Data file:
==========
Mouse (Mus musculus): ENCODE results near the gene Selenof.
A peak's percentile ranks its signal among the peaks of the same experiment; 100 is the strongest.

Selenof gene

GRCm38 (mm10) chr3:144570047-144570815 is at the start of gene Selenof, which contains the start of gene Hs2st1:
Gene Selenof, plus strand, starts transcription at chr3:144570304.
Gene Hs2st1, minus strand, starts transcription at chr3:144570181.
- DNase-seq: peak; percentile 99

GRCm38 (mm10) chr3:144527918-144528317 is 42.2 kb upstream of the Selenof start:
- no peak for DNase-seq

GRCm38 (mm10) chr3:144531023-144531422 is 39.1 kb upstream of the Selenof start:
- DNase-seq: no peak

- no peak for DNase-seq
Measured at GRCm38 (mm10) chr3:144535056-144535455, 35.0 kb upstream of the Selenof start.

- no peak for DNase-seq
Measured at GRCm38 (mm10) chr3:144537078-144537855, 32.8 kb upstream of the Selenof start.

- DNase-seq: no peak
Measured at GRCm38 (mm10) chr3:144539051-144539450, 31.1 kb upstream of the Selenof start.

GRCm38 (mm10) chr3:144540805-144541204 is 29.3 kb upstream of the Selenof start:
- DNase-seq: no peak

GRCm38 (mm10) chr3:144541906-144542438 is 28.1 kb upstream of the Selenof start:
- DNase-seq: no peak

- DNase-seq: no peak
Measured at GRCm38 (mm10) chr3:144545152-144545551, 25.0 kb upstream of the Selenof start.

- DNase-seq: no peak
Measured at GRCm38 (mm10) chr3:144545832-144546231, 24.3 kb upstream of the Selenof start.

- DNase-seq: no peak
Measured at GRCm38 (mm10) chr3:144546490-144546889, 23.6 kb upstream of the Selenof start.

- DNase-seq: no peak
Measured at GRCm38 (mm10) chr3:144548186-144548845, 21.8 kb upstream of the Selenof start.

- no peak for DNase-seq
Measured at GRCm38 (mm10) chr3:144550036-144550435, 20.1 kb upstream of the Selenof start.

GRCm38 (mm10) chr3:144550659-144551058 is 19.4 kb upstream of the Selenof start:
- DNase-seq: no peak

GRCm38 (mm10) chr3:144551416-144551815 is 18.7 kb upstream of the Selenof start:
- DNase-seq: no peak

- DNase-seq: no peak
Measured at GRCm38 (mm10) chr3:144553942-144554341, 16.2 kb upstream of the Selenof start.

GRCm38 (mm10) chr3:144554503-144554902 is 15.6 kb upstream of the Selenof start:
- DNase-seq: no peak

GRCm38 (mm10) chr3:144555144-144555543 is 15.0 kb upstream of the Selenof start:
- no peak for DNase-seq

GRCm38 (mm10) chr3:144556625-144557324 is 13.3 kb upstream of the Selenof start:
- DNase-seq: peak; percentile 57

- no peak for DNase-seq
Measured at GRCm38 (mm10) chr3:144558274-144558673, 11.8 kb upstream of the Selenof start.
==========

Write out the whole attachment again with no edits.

Mouse (Mus musculus): ENCODE results near the gene Selenof.
A peak's percentile ranks its signal among the peaks of the same experiment; 100 is the strongest.

Selenof gene

GRCm38 (mm10) chr3:144570047-144570815 is at the start of gene Selenof, which contains the start of gene Hs2st1:
Gene Selenof, plus strand, starts transcription at chr3:144570304.
Gene Hs2st1, minus strand, starts transcription at chr3:144570181.
- DNase-seq: peak; percentile 99

GRCm38 (mm10) chr3:144527918-144528317 is 42.2 kb upstream of the Selenof start:
- no peak for DNase-seq

GRCm38 (mm10) chr3:144531023-144531422 is 39.1 kb upstream of the Selenof start:
- DNase-seq: no peak

- no peak for DNase-seq
Measured at GRCm38 (mm10) chr3:144535056-144535455, 35.0 kb upstream of the Selenof start.

- no peak for DNase-seq
Measured at GRCm38 (mm10) chr3:144537078-144537855, 32.8 kb upstream of the Selenof start.

- DNase-seq: no peak
Measured at GRCm38 (mm10) chr3:144539051-144539450, 31.1 kb upstream of the Selenof start.

GRCm38 (mm10) chr3:144540805-144541204 is 29.3 kb upstream of the Selenof start:
- DNase-seq: no peak

GRCm38 (mm10) chr3:144541906-144542438 is 28.1 kb upstream of the Selenof start:
- DNase-seq: no peak

- DNase-seq: no peak
Measured at GRCm38 (mm10) chr3:144545152-144545551, 25.0 kb upstream of the Selenof start.

- DNase-seq: no peak
Measured at GRCm38 (mm10) chr3:144545832-144546231, 24.3 kb upstream of the Selenof start.

- DNase-seq: no peak
Measured at GRCm38 (mm10) chr3:144546490-144546889, 23.6 kb upstream of the Selenof start.

- DNase-seq: no peak
Measured at GRCm38 (mm10) chr3:144548186-144548845, 21.8 kb upstream of the Selenof start.

- no peak for DNase-seq
Measured at GRCm38 (mm10) chr3:144550036-144550435, 20.1 kb upstream of the Selenof start.

GRCm38 (mm10) chr3:144550659-144551058 is 19.4 kb upstream of the Selenof start:
- DNase-seq: no peak

GRCm38 (mm10) chr3:144551416-144551815 is 18.7 kb upstream of the Selenof start:
- DNase-seq: no peak

- DNase-seq: no peak
Measured at GRCm38 (mm10) chr3:144553942-144554341, 16.2 kb upstream of the Selenof start.

GRCm38 (mm10) chr3:144554503-144554902 is 15.6 kb upstream of the Selenof start:
- DNase-seq: no peak

GRCm38 (mm10) chr3:144555144-144555543 is 15.0 kb upstream of the Selenof start:
- no peak for DNase-seq

GRCm38 (mm10) chr3:144556625-144557324 is 13.3 kb upstream of the Selenof start:
- DNase-seq: peak; percentile 57

- no peak for DNase-seq
Measured at GRCm38 (mm10) chr3:144558274-144558673, 11.8 kb upstream of the Selenof start.